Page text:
SCAM ALERT & GOVERNMENT / LEGISLATIVE UPDATES

US SENATE FOCUSED ON COVID-RELATED SCAMS
OCTOBER 1st IS THE INTERNATIONAL DAY OF OLDER PERSONS

Last week, the US Senate Special Committee on Aging held a hearing entitled “Frauds, Scams, and COVID-19 – How Con Artists Have Targeted Older Americans During the Pandemic.” In addition to remarks describing various state initiatives across the country, the panel received testimony from the FTC Consumer Protection Bureau, the National Consumer Law Center, and an older victim who was defrauded in a romance scam – initiated on Facebook, during the pandemic. The Committee also publicized a special resource for consumers called, aptly, The Fraud Book, which gives information on the ten most common scams and lists aging resources, including hotline numbers.

Scam chart

The Fraud Book US Senate Special Committee on Aging

*     *     *

In 1990, October 1st was designated the “International Day of Older Persons” by governments around the world. In doing so, the United Nations sought to officially acknowledge the challenges faced by seniors – on a global scale. The theme of this year’s commemoration is “Digital Equity for All Ages.” Digitalization has revolutionized our way of life. And although in the US, a 2017 report from Pew found that nearly 70% of Americans 65 or older use the Internet (a significant uptick from 14 percent in 2000) – much of the world lags behind. It is high time to educate older adults on how to use technology, especially in developing countries. Newer technologies can serve as promising tools to address health and the “needs of elderly people living in resource-constrained settings,” according to researchers.

Meet Betty Reid Soskin

THE OLDEST PARK RANGER IN THE US

Betty Reid SoskinA recent New York Times piece highlights the amazing life of Betty Reid Soskin, the oldest active park ranger in the country. Ms. Soskin became a centenarian on September 22nd. In recent years, she has become “both an icon of the service and an unlikely celebrity, drawing overflow crowds to talks and a steady stream of media interviewers eager for the eloquent words of an indomitable 5 feet 3 inch great-grandmother once described by a colleague as ‘sort of like Bette Davis, Angela Davis and Yoda all rolled into one.'” Betty’s story reads like a novel. When World War II began, she took a job in the U.S. Army Air Forces. When she learned that her superiors thought she was Caucasian,  she “…set the record straight, and asked if she would still get her promotion.” The answer was no. “I walked out on the U.S. government and told them to shove it,” she later wrote in her 2018 memoir ‘Sign My Name to Freedom.'” As described in the Times article, the 100 year old Ms. Soskin has also been “a suburban mother, antiwar activist, musician, business owner, faculty wife, community advocate, political aide, blogger and, of course, park ranger.”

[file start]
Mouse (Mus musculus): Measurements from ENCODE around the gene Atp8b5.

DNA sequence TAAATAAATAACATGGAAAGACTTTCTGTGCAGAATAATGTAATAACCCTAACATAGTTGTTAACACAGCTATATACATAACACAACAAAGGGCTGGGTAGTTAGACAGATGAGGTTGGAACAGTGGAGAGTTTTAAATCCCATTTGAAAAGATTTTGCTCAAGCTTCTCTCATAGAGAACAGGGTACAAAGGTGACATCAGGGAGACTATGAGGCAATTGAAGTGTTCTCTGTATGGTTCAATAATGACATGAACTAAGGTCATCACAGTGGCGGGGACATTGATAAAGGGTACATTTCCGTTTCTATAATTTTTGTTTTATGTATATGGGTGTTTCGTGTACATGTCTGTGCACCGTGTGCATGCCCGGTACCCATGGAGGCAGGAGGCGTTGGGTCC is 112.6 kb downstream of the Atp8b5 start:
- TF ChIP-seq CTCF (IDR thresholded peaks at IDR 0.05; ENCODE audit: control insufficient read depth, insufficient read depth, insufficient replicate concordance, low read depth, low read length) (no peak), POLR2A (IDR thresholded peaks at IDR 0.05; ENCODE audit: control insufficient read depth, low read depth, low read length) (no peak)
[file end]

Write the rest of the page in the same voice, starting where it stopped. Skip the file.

Do yourself a favor and watch a compelling interview of this American superwoman: https://vimeo.com/ondemand/notimetowastefilm.